The small and cute location at the edge of a wooded park made the experience so much more natural, as Amaro focused on Polish natural products. The restaurant was also busy at an early hour, which was a very good sign. A combination of foreign and local diners also indicated the healthiness of the dining scene here.

I opted to enjoy a full experience and chose the 8-course tasting menu. And in addition, I risked the “spirits” pairing — an idea I’ve not seen in other restaurants. Maybe it’ll be too much, but who knows. Odd to go through a meal like this without wine…

Things moved quickly once I ordered and the first of three amuse bouche arrived, a tasting of local lettuce.


It’s not something to get too excited about really, just lettuce with a beet-y jam. This type of presentation I see a lot now, but I still think the one at Die Quadriga in Berlin did it best. The presentation of the stone was nice tho. The second amuse bouche came quickly, a cute broccoli dish that also featured prominently Polish lard.


The lard tasted dreamy, with a consistency that is just rich but not “lardy” for the lack of a better term. Excellent. The third and last amuse bouche arrived next, a “sandwich” of goat cheese.


Very nice. As a lover of goat cheese, this was a fine way to end the pre-dinner tasting. So far I am pleased with the service, presentation and taste of the evening. Getting excited for the main segment of this meal.

The only thing that was annoying me was a table on the other end of the restaurant that featured a lady bearing a piercing and nasaly voice that went on-and-on in loud English. Really just cut through the entire room, and she (and her dining companions) seemed utterly oblivious that she was twice as loud as everyone else and offered her opinions on everything frequently… Sadly this got worse through the evening. To say this affected my enjoyment of this evening is a total understatement…

But I digress. The first course soon arrived, a fried eel morsel with a green apple and sorrel soup.


Sorry I missed the eel in this picture (noticed this the next day…it’s on the very top edge). To be honest, it was a bit of a miss. The eel was nice enough, but I just didn’t see this as a unified dish. I was told to eat them separately, and it just seemed like two incongrent dishes together. However, the pairing of a Kaszubian potato vodka was interesting, and helped the sour-ish flavours of the soup. Maybe this pairing scheme is going to work after all.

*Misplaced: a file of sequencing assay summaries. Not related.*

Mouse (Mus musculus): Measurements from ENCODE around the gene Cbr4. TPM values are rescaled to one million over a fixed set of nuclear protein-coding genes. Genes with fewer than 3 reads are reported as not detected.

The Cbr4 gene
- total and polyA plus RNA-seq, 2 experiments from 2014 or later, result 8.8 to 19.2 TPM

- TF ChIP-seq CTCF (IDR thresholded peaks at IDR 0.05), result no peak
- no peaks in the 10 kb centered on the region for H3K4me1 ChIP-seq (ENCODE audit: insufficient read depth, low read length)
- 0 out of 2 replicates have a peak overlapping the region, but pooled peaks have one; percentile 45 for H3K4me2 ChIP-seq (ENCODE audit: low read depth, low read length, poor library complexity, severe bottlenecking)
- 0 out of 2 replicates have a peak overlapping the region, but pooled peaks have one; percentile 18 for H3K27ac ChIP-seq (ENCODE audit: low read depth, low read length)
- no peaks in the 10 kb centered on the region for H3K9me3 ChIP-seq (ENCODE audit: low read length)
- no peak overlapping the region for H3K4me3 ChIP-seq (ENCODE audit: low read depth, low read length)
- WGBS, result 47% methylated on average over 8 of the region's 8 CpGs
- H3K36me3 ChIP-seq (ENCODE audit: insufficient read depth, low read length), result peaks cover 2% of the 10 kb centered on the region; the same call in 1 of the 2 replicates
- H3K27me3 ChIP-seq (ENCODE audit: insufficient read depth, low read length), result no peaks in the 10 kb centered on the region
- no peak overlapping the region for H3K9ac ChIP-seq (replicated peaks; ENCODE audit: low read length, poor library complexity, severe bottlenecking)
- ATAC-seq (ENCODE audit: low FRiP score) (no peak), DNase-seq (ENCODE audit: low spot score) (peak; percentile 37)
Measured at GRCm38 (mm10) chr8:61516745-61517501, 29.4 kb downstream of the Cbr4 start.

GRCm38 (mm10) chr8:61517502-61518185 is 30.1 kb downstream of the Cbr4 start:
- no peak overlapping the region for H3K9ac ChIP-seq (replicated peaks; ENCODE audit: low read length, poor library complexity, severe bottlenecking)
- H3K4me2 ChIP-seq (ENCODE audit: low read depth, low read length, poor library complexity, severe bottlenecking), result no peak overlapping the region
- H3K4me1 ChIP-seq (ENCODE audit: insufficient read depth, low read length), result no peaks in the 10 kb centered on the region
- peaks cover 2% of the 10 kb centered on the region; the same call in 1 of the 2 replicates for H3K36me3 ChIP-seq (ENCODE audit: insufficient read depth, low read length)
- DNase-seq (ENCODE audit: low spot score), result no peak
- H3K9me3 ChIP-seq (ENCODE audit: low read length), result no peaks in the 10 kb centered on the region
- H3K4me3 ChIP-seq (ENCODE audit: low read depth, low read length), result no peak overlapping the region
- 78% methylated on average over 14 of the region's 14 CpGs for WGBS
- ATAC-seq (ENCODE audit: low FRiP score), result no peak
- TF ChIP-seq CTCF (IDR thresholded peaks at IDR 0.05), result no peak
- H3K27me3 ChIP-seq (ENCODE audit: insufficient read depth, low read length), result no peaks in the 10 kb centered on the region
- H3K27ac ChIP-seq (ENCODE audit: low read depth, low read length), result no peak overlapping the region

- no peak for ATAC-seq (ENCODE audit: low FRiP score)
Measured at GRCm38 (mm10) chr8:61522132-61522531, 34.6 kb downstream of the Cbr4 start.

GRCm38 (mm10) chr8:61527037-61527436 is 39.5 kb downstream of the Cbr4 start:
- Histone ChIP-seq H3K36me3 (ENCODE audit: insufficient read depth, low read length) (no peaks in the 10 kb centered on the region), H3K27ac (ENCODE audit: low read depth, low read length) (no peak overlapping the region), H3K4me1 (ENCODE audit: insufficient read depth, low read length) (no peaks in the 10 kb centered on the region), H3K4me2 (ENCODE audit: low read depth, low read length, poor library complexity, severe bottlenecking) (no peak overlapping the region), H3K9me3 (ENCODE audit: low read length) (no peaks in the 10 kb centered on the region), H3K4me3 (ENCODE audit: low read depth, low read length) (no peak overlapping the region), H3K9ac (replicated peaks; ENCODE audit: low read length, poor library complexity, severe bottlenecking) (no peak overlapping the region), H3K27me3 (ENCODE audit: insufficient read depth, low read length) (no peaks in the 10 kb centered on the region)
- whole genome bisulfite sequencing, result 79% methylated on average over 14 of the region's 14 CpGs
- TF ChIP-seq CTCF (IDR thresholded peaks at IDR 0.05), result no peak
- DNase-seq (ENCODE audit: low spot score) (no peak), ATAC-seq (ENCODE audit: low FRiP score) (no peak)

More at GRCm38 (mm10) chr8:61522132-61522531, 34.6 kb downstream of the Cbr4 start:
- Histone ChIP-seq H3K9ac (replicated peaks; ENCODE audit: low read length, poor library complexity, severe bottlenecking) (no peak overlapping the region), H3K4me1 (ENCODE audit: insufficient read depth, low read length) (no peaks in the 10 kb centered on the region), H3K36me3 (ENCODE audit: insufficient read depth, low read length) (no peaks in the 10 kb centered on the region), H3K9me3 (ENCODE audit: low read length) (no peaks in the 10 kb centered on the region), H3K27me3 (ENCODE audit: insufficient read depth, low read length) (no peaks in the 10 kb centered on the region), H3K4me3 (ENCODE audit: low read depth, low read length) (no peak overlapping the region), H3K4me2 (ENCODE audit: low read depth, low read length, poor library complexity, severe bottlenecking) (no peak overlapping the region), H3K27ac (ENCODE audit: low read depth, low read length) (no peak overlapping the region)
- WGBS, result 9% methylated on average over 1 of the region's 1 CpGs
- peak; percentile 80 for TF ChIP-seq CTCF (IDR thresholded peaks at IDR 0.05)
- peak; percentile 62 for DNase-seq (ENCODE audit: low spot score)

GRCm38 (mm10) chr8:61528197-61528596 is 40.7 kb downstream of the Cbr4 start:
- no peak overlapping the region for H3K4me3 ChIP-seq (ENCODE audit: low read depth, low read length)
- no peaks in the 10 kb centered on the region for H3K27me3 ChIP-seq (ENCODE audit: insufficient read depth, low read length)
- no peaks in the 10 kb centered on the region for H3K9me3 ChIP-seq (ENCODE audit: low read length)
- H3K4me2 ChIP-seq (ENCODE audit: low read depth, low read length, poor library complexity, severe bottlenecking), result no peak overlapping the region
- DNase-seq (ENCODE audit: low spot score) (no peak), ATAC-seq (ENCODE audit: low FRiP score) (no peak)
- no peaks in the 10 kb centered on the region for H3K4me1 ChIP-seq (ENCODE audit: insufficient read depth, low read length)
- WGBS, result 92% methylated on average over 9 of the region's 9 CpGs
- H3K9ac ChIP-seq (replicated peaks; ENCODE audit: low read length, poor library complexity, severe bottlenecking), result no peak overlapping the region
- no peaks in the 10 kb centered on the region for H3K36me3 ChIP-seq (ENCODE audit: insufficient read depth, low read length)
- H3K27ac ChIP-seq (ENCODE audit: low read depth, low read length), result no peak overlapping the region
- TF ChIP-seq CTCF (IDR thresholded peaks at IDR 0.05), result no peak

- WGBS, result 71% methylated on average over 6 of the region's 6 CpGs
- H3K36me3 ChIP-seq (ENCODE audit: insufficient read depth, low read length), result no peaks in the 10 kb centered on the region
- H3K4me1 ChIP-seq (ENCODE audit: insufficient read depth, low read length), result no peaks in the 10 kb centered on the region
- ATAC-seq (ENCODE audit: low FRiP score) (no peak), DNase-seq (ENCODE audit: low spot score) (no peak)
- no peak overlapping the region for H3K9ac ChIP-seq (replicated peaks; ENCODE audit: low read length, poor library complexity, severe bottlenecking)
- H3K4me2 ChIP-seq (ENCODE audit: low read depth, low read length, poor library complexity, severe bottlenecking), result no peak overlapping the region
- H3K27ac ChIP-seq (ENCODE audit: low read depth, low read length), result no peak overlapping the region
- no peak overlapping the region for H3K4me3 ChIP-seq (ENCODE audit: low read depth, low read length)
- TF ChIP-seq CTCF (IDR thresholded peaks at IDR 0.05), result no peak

The second course was quite fantastic looking, featuring snails and smoked asparagus. I love both, so I was really looking forward to this dish.


When the smoke jar came out, I was totally excited. The aroma after it opened was just heavenly, and I joked if they could keep it out so I can savour it. I should have taken a photo of it…but the smoking asparagus was plated (though rather messily by the nervous server as he basically dismembered the delicately plated dish…) quickly. The asparagus was dreamy with a deep smoke that tantalised the tastebuds and nose. However, the snails were rather bland and the various treatments of wild garlic was really not strong enough. But the taste of the smoked asparagus will stay with me for a long time.

The spirit pairing for this dish was the Litworówka — a digestive vodka with honey and lemon. Now this really did not work at all with this dish. It clashed badly with the smoke. I considered asking for a switch to wine at this point, but resisted to see where it went — if it would favour neutral or sweet as the evening went on. Then came the third dish, the venison tartar.


The server had a lot of trouble describing this (and other) dishes in English. As someone that speaks enough Polish I should have asked for it in Polish, but they probably need the practice. But the meat was delicate and flavourful, a totally balanced dish. Pairing-wise, the quince nalewka honestly didn’t work either, was way too sweet — to the point it was intrusive of the balance achieved on the plate.

Approaching the half-way point of this meal I was becoming a little underwhelmed by the food, to be perfectly honest. Perhaps I expected a little too much from this evening. The pairing scheme has not worked out well at all, and it is likely damaging my enjoyment of the food. And frankly, it also doesn’t help when the aforementioned shrieky woman moved into subjects such as “colon cleansing” at full volume…

The fourth course would have been a puzzle if someone didn’t tell me it was sweetbreads…


Huh? It was basically dusted on top of a vegetable dish. Sure, the greens, especially the asparagus was nice, but it really was not a sweetbread dish. And the paired rose petal vodka was once again too sweet and just ate into the taste of everything, leaving a strong aftertaste that really did not help the enjoyment of the food.

I was beginning to become concerned especially with the arrival of dish number five, which was a serving of various vegetables — carrots, artichoke and so forth.